For all the heated rhetoric from politicians, experts and the media on any given fundamental economic issue, it takes years and years for real change to register. And sometimes the change never comes—as may well prove the case with predictions about, say, the death of cities thanks to Covid-19.
When it comes to shifting global supply chains away from China, which has long been the hope of hawks in the West, data points are starting to emerge to suggest change is indeed happening.
It was always going to be a tough sell to globalised companies to upend production and logistics systems that were assembled over years or decades with massive invested capital. But a series of events has powerfully reshaped incentives for managers, and there's now some evidence that it's having an impact.
US manufacturers have more than doubled their construction-spending budgets in the past year. Mexico is seeing a surge in foreign direct investment (FDI) and in exports. Chinese companies themselves are diversifying out of China, propelling outbound foreign investment. Not everything lines up: India's FDI dropped in the fiscal year to March. But corporate announcements of new India operations are mounting.
China looks on the back foot and Beijing policymakers apparently have already realised the need to address the shifting dynamics. Change is afoot in China's economic policymaking.
This week, Japan's Nidec, the world's biggest manufacturer of electric motors, said it plans a new India factory that will more than double the output of cutting tools in the country. That a maker of such tools, used on assembly lines, is setting up shop on the subcontinent suggests a broader dynamic at work—the development of a manufacturing ecosystem.
And indeed, in May South Korea's Hyundai Motor unveiled plans to plough $2.4 billion to help construct such an ecosystem for electric vehicles in India.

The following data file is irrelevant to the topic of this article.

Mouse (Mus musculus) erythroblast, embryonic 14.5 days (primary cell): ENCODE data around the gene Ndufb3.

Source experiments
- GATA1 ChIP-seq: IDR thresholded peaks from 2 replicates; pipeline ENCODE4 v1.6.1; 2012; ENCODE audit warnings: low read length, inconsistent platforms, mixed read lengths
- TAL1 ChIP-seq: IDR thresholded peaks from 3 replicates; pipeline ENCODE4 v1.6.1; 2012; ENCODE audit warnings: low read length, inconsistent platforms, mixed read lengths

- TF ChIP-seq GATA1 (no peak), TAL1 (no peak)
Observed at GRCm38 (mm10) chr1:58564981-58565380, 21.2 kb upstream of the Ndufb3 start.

It's not just capital that's on the move. India's electronics industry is eyeing overseas human assets to contribute to its rapidly expanding community. India's Vedanta Resources this week said it's seeking global talent to build and run a $4 billion factory in the display business.
Part of the backdrop for building these new manufacturing ecosystems is the series of shifts in incentive structures—some intentional and some accidental—over the past several years.
The Trump administration's trade war on China seemed to have little impact. But those tariffs were followed by the pandemic, which with its shutdowns and scramble for medical supplies illustrated the advantage of having diverse production sources.
Russia's war on Ukraine and the attendant severe cutback of energy flows to Western Europe, drove home the need to avoid over-reliance on one source of supply.
Escalating tensions between the US and China, with Washington pressing its allies to curb sensitive tech exports to Chinese customers, is another dynamic—one that's combined with Russian aggression to spur companies to consider what might happen if Beijing attacked Taiwan.
Chinese leader Xi Jinping's crackdown on private enterprises in China, and his intervention with some foreign companies in particular – with whatever intention in mind – served as an additional reason for investors to reconsider the nature of the Chinese market.
And now that China's underlying economic growth is only around 3%, the narrative is a whole lot different than when Western firms flocked to the country decades ago.
Chinese companies are also among the ones responding to altered incentives, in some cases moving their production to Vietnam or Mexico to get around concerns about geopolitics and potential sanctions. In the first quarter of 2023, outbound direct investment climbed by almost one-fifth from a year before, to about $40 billion.
Goldman Sachs economists predict the outflow will total $180 billion this year. With inward FDI expected to be unchanged at last year's $180 billion level, Goldman said it's expecting a net-zero investment inflow for China in 2023.
If sustained, that would mark an historic shift. China's enjoyed net inflows every year save one in World Bank data going back 40 years. No wonder Chinese leaders are on a charm offensive. Change is afoot.